A declaration worth hearing out in a time of growing inequality—and indignity.

Pub Date: May 5, 2020

ISBN: 978-1-9848-7987-5

Page Count: 384

Publisher: Penguin Press

Review Posted Online: Feb. 26, 2020

Kirkus Reviews Issue: March 15, 2020

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No one’s mind will be changed by Karl’s book, but it’s a valuable report from the scene of an ongoing train wreck.

FRONT ROW AT THE TRUMP SHOW

The chief White House and Washington correspondent for ABC provides a ringside seat to a disaster-ridden Oval Office.

It is Karl to whom we owe the current popularity of a learned Latin term. Questioning chief of staff Mick Mulvaney, he followed up a perhaps inadvertently honest response on the matter of Ukrainian intervention in the electoral campaign by saying, “What you just described is a quid pro quo.” Mulvaney’s reply: “Get over it.” Karl, who has been covering Trump for decades and knows which buttons to push and which to avoid, is not inclined to get over it: He rightly points out that a reporter today “faces a president who seems to have no appreciation or understanding of the First Amendment and the role of a free press in American democracy.” Yet even against a bellicose, untruthful leader, he adds, the press “is not the opposition party.” The author, who keeps his eye on the subject and not in the mirror, writes of Trump’s ability to stage situations, as when he once called Trump out, at an event, for misrepresenting poll results and Trump waited until the camera was off before exploding, “Fucking nasty guy!”—then finished up the interview as if nothing had happened. Trump and his inner circle are also, by Karl’s account, masters of timing, matching negative news such as the revelation that Russia had interfered in the 2016 election with distractions away from Trump—in this case, by pushing hard on the WikiLeaks emails from the Democratic campaign, news of which arrived at the same time. That isn’t to say that they manage people or the nation well; one of the more damning stories in a book full of them concerns former Homeland Security head Kirstjen Nielsen, cut off at the knees even while trying to do Trump’s bidding.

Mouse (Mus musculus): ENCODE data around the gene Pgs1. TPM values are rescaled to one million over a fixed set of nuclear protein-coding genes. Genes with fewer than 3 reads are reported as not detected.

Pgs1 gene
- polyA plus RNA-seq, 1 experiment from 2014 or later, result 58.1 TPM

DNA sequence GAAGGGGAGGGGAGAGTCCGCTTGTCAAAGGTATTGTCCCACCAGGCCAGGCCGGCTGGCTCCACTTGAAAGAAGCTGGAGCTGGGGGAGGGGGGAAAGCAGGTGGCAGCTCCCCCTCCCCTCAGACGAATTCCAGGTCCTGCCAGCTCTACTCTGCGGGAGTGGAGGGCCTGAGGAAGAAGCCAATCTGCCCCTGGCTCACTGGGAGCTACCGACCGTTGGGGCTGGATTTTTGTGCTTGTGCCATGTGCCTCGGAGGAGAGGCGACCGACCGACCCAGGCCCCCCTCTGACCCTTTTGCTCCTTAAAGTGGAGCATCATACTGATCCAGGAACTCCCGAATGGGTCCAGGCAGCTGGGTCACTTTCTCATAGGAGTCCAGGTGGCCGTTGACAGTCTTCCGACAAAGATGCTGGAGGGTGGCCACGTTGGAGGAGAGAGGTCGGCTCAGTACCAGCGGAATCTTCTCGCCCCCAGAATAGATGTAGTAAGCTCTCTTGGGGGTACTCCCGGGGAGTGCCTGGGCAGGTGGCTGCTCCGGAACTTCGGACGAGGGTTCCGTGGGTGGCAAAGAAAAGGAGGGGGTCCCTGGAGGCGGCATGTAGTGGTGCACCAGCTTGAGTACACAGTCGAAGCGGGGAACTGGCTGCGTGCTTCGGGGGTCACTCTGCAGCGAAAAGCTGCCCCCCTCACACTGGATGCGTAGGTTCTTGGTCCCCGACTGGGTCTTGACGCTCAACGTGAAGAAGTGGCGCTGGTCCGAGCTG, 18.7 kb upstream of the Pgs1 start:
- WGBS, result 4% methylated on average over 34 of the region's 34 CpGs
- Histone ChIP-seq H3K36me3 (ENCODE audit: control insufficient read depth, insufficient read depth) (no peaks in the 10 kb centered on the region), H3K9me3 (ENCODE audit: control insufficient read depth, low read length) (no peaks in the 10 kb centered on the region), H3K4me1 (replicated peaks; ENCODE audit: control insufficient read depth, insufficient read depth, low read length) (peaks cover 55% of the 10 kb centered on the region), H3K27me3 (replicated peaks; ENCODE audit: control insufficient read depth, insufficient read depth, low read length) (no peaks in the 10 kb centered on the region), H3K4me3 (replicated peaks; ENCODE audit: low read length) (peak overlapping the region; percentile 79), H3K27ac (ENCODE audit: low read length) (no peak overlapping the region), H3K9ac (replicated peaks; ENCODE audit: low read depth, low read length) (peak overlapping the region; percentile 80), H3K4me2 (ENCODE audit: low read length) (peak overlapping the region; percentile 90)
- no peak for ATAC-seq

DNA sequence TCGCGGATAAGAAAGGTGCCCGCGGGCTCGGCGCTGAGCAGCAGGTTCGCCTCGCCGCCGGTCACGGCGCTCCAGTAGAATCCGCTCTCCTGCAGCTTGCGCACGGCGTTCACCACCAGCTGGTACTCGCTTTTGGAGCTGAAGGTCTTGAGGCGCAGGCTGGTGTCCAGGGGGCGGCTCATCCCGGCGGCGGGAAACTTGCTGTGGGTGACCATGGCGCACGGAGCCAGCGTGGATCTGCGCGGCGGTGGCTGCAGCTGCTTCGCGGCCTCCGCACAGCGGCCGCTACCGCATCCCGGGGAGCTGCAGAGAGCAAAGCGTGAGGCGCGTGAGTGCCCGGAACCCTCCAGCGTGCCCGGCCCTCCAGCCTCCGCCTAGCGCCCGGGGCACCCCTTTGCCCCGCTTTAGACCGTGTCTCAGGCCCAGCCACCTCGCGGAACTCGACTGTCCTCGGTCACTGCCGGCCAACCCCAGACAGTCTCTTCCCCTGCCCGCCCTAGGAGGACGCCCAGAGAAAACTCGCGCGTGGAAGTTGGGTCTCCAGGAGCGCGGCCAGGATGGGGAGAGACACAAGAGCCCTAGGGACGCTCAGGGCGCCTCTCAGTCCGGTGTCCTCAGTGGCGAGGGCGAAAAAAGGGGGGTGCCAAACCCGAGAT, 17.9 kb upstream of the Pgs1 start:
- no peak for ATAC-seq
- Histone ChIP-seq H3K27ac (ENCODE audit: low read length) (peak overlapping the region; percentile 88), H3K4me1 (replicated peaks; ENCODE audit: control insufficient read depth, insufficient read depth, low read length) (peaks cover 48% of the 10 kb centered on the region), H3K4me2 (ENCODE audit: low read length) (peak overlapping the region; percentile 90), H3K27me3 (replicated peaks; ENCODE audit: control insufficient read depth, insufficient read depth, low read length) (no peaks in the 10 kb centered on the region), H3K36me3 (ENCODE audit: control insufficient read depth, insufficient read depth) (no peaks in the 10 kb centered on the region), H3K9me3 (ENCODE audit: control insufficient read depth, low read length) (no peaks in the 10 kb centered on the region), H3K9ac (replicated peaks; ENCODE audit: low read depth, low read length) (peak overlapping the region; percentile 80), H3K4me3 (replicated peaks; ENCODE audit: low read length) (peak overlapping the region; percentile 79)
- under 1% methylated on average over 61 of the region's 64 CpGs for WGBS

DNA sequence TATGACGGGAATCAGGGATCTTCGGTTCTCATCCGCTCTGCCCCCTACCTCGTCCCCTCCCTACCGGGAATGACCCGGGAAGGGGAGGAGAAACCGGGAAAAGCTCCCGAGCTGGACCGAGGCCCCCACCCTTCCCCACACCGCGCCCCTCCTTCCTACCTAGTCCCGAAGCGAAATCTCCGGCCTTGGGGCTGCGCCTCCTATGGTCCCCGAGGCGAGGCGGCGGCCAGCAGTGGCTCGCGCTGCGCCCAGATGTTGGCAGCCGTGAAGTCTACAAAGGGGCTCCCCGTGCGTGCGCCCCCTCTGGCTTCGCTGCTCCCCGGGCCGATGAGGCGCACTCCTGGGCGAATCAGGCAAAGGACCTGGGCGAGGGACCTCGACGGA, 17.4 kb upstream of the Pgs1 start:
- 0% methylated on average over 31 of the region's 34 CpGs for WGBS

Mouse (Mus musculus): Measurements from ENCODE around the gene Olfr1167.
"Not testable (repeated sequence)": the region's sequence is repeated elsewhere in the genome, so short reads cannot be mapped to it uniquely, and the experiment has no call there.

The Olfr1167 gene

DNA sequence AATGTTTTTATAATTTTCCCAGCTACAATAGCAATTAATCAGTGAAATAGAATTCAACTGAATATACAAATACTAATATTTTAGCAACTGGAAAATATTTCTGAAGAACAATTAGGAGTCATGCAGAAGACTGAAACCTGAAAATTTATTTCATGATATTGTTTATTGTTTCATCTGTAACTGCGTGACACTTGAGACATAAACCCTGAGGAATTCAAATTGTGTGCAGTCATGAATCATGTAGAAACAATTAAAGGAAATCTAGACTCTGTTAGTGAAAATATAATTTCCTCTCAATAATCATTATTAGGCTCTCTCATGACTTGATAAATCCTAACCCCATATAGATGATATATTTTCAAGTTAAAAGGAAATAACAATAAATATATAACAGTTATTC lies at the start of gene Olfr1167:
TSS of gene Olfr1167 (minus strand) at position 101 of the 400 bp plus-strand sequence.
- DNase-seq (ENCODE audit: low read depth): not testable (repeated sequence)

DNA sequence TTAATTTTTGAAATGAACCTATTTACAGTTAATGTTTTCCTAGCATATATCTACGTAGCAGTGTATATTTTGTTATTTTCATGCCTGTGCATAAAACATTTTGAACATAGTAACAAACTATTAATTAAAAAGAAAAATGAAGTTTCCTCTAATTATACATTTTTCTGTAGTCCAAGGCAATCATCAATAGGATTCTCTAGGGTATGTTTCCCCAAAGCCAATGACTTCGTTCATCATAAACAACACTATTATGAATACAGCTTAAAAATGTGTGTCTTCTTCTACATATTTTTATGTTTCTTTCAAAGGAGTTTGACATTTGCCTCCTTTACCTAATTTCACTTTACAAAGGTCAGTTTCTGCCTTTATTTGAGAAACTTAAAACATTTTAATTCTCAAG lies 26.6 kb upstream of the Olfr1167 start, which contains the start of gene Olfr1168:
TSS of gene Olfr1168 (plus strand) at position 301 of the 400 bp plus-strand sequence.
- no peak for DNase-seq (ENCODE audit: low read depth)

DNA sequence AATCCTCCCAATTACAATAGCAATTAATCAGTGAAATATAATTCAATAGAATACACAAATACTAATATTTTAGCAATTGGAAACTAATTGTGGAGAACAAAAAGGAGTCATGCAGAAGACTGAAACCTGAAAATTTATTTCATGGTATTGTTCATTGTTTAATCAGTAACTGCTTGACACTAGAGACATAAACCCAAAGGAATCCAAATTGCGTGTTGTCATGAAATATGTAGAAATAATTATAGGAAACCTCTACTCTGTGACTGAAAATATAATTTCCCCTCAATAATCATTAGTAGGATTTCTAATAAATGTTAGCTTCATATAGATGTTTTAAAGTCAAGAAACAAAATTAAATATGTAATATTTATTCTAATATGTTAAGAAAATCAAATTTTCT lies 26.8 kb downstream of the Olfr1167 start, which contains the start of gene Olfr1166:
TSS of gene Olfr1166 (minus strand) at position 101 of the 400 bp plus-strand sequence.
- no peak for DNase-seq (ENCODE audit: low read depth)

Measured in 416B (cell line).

No one’s mind will be changed by Karl’s book, but it’s a valuable report from the scene of an ongoing train wreck.

Pub Date: March 31, 2020

ISBN: 978-1-5247-4562-2

Page Count: 368

Publisher: Dutton

Review Posted Online: Dec. 22, 2019

Kirkus Reviews Issue: Jan. 15, 2020